Although most Americans spend Halloween costumes and sweets or treats, other countries have their own festival rituals. Here are 12 Halloween (and Halloween-like) traditions from around the world.
. 1 Samhain // Ireland and Scotland
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Ireland is considered the birthplace of modern Halloween. or Samhuinn (end of the light semester), which took place thousands of years ago. Today, Ireland and Scotland are celebrating Halloween with bonfires, games and traditional foods such as Barmbrack an Irish pie containing coins, buttons and rings for fortune telling. For example, rings mean marriage, while coins mean prosperity in the coming year.
. 2 Día de los Muertos // Mexico
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From 1st to 2nd November Mexico and parts of Latin America celebrate Día de los Muertos (Day of the Dead ) in honor of the deceased. It is believed that the sky gates open at midnight on October 31, and the souls of the children return to Earth for 24 hours to be reunited with their families. On the 2nd of November, the souls of adults come down from heaven to attend the celebrations.
The holiday is celebrated with house altars with fruits, peanuts, turkey, soda, hot chocolate, water, stacking tortillas and much more a special holiday bread called pan de muerto (Bread of the Dead), which is offered as an offering is left for tired ghosts. For the souls of children, the families do without toys and sweets, for the adults cigarettes and mezcal.
. 3 Day of Dracula // Romania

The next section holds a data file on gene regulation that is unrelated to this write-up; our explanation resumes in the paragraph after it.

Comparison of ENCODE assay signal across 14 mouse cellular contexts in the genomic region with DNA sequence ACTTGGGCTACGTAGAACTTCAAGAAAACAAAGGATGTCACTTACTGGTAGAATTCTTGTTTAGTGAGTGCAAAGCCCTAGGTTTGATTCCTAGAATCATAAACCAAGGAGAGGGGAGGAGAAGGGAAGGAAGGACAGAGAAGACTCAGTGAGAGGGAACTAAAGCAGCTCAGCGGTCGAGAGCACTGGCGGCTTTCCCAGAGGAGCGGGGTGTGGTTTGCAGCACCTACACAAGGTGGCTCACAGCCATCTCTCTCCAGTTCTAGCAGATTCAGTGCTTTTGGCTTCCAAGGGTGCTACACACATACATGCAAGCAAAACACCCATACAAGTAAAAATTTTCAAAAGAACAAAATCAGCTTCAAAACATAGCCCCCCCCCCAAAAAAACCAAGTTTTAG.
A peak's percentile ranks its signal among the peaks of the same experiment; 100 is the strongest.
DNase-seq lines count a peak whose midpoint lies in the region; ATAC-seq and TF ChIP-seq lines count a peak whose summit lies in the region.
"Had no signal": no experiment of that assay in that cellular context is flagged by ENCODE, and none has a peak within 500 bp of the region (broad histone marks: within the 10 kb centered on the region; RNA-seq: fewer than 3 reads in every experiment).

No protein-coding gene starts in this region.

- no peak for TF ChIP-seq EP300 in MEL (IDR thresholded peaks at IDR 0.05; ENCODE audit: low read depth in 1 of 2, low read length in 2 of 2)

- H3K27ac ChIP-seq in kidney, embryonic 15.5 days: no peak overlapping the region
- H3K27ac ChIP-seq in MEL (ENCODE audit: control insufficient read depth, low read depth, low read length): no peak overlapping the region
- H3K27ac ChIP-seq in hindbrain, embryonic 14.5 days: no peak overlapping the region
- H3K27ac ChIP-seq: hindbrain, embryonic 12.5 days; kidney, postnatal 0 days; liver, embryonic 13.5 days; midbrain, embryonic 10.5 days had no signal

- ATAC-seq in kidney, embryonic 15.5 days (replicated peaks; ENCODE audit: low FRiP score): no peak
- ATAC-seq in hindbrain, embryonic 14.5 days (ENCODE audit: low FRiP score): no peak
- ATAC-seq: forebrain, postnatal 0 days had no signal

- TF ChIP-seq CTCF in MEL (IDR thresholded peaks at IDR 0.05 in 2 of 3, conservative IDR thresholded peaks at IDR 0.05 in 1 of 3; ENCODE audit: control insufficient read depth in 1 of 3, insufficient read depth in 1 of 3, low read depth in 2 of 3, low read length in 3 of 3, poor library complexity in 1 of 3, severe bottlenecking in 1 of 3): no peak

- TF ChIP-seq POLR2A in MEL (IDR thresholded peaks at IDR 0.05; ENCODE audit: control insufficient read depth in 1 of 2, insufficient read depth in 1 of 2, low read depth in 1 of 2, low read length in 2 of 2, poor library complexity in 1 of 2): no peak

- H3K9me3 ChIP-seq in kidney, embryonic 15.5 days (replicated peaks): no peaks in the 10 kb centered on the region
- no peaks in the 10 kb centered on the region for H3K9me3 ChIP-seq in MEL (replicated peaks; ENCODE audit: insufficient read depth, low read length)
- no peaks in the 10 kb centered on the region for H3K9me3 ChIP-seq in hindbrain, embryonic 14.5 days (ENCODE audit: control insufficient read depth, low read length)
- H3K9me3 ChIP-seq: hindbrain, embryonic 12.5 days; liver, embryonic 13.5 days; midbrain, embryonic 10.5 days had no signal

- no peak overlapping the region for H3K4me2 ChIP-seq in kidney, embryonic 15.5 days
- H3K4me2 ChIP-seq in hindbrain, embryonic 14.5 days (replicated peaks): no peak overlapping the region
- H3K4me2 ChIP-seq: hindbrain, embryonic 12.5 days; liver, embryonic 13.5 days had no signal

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People from all over the world flock to Vlad" The Impaler "Tepes in Törzburg in Transylvania, Romania to celebrate Halloween (though it was never his castle, and there is a long-running debate about whether he has ever visited the site). In Romania, there are a number of travel guides and inclusive travel packages that offer tours and parties in Count Dracula's castle on Halloween.
. 4 Kawasaki Halloween parade // Japan
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In late October, nearly 4000 costumed Halloween enthusiasts from around the world have gathered in Kawasaki, just outside of Tokyo, for the Kawasaki Halloween Parade, the largest parade of its kind in Japan. However, not everyone can just take part in the celebrations. The Kawasaki Halloween Parade is subject to strict guidelines and standards for participation. You must therefore apply for admission before the start of the parade and pay a fee (but viewing is free).
. 5 Pangangaluluwa // The Philippines
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Pangangaluluwa is a tradition in the Philippines where children go door to door, often in costumes, where they sing and ask for prayers for those who are in purgatory. While the rituals have been increasingly replaced by tricks or tricks over the years, some cities are working to revive Pangangaluluwa to keep the tradition alive and as a local fundraiser.
. 6 The Hungry Ghost Festival // Hong Kong
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On the 15th day of the seventh lunar month, which takes place between mid-August and mid-September Hong Kong celebrates the Hungry Ghost Festival. In some parts of East Asia, people believe spirits are getting restless at this time of year and starting to roam the world. The festival is a way to "feed" these ghosts with the food and money they need for life after death. It is part of a larger one-month celebration that includes burning paper and dining.